Pork and apples pair so well together. So much so, that it’s probably our favourite fall pairing…We’ve based several past recipes on these two ingredients including:
This time, we wanted to do something a little different, so we opted to borrow from components of each to make a hybrid (and to Swissify it). We used our Apple Cider Braised Pork as the main starting point before changing up some flavours and incorporating the toasted caraway seeds from the Pork and Apple Haluski and the concept of adding cheese from the Apple Pork Burgers (although Appenzeller replaced Blue Cheese to complete said “Swissification” attempt).
We served this over Rösti (Swiss Hash Browns) along with steamed broccoli.
Time: 30 Minutes
- Thinly sliced boneless pork loin. We wound up butterflying a thicker cut to make our pork thin.
- A Juicy Apple
- White Wine
- Caraway Seeds
- Appenzeller Cheese (Although, if you don’t have it, Raclette or Gruyere would work too).
- Wash and slice your apple into rounds. Then, cut the core out of each slice. (I suppose you can also core the apple first and then slice if you prefer)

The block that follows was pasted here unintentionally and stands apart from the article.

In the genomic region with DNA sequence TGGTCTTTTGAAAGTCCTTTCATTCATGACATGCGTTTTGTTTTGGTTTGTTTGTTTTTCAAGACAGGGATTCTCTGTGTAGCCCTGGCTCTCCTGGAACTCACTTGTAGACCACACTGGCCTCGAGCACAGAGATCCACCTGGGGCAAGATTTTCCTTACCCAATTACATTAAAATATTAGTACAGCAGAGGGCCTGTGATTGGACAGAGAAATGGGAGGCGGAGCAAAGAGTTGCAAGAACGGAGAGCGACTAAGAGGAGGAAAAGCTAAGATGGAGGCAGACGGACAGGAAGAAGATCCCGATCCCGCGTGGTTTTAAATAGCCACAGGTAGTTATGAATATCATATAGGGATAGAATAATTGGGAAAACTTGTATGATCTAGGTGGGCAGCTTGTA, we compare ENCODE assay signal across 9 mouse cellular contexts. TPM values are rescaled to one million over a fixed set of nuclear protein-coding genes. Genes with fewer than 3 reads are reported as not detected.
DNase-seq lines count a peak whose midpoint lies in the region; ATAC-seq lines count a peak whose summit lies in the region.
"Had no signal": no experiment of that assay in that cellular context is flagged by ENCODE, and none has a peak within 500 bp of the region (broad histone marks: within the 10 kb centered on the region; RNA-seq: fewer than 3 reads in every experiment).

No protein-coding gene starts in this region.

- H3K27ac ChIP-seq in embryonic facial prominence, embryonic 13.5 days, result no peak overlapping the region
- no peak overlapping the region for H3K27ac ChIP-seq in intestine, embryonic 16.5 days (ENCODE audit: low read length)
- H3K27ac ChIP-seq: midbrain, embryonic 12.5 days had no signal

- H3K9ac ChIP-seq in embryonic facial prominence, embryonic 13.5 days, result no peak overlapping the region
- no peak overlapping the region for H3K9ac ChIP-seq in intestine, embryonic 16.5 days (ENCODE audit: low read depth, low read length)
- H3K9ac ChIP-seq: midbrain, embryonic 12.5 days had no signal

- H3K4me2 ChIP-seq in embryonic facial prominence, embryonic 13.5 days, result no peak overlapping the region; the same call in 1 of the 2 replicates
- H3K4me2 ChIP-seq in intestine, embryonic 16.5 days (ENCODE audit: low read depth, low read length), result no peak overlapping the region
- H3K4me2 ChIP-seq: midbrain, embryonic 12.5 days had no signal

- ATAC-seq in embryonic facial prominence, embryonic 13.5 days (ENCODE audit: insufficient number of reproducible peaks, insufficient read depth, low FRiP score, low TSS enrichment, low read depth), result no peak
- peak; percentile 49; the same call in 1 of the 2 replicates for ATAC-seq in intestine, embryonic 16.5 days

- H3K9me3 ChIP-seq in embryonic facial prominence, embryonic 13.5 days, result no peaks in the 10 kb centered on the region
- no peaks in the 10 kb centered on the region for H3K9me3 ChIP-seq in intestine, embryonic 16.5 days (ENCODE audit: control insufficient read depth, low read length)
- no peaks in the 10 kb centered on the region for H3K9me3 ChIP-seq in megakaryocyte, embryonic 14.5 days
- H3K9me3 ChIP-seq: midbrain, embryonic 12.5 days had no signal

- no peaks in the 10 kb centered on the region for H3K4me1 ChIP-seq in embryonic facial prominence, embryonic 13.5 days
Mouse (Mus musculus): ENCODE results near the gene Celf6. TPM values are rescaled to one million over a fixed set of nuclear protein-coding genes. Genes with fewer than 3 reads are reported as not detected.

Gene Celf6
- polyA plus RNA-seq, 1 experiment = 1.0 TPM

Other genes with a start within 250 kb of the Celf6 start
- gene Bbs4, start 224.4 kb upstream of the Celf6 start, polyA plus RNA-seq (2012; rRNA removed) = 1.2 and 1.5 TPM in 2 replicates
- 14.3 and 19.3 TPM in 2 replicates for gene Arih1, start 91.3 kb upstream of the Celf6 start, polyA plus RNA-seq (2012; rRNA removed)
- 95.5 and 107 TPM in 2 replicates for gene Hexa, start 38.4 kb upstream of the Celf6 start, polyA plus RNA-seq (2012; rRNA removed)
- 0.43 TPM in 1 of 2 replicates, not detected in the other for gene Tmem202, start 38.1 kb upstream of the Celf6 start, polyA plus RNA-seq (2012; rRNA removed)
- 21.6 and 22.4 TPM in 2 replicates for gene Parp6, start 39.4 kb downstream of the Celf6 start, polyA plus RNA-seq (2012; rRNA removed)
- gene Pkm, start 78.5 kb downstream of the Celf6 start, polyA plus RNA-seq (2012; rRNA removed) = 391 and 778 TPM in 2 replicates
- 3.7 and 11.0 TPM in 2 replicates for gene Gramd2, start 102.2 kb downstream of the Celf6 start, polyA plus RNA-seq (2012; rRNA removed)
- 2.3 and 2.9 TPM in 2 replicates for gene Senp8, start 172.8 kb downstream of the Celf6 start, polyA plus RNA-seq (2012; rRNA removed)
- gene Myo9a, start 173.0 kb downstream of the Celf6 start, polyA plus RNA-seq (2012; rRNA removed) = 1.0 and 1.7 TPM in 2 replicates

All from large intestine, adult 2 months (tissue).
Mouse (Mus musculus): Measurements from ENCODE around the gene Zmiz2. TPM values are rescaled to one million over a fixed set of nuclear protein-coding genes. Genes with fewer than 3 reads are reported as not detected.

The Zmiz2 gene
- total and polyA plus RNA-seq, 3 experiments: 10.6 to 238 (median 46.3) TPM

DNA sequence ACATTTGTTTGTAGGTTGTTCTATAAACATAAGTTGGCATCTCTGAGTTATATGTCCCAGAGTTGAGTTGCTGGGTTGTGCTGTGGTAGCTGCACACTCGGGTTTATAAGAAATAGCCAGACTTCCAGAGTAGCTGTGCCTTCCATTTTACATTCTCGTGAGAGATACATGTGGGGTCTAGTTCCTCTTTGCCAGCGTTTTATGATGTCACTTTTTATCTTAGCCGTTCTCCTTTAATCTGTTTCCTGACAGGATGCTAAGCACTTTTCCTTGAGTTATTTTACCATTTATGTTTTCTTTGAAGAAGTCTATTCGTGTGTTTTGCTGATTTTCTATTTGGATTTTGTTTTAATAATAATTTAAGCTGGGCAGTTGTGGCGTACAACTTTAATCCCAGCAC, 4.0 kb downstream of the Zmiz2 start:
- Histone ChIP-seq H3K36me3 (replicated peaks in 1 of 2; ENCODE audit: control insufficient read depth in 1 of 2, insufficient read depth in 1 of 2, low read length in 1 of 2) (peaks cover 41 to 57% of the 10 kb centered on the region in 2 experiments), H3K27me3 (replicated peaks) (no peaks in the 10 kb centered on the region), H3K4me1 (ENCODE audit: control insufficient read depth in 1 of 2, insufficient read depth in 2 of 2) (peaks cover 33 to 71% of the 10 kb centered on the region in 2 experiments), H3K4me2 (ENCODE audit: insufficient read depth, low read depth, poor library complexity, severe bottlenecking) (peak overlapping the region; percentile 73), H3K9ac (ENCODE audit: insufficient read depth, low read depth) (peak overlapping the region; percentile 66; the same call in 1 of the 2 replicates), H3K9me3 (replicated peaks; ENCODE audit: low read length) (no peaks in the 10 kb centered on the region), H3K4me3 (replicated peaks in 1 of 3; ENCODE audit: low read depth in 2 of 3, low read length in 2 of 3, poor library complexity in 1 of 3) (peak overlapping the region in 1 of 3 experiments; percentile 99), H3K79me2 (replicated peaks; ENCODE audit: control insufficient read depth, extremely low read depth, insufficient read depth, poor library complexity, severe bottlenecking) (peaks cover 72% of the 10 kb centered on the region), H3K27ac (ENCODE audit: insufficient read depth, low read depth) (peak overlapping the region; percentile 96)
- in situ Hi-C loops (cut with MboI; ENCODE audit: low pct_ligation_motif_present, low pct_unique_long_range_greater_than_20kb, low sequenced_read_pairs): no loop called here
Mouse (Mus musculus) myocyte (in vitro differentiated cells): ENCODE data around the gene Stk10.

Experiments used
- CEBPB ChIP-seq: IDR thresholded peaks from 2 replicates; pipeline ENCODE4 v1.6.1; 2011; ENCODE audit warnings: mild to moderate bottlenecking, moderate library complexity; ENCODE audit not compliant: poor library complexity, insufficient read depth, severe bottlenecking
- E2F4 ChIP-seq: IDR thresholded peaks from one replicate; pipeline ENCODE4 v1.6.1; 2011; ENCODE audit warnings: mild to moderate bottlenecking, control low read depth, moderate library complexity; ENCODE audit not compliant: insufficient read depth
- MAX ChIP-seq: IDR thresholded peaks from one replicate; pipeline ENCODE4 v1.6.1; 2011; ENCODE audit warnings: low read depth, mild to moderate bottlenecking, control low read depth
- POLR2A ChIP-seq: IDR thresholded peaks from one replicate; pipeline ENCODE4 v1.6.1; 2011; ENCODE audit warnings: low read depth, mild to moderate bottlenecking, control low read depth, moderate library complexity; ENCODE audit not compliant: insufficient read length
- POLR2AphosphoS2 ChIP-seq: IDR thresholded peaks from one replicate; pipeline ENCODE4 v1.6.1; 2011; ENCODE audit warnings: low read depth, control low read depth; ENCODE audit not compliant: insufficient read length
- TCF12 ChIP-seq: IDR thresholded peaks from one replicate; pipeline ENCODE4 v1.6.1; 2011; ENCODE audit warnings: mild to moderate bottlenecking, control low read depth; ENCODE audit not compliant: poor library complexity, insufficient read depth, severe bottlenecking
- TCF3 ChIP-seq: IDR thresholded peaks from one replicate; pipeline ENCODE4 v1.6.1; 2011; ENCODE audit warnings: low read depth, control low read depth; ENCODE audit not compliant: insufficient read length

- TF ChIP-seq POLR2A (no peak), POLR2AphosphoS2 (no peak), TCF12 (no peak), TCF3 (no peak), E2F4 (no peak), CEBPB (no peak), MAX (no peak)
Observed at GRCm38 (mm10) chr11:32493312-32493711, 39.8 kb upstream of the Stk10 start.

- Heat some caraway seeds in a pan, and once they begin to release their aroma, add in some butter.
- When the butter’s melted, add in your apples and a little white wine to braise. Simmer for about 4-5 minutes, flip, and simmer for another 4-5 minutes to soften your apples and infuse them with flavour.
- As your apples cook, slice your pork and open it into thin long pieces (if not starting with thinly sliced pork that is).
- When your apples are soft, remove them from the pan, set aside, and put your pork in.
- Cook the pork for about 3 minutes, and then flip to cook the other side.
- As the second side cooks, layer on your apples and cheese.
- When your pork hits at least 145 degrees F on a digital thermometer, put a quick splash of water in the pan and cover to melt the cheese.
- Plate, devour, and enjoy!
Nice combination! I agree, apples go well with pork – the Appenzeller is the perfect cheese when warm. I think it loses some of its appeal when cold. And your Rösti looks perfect! 🙂
Thank you! And for the tip on toasting the caraway you have me on the Haluski recipe a while back. It definitely released the full flavour potential. We actually like Appenzeller cold too, but that’s probably because the milk used in it is better than what we are used to here.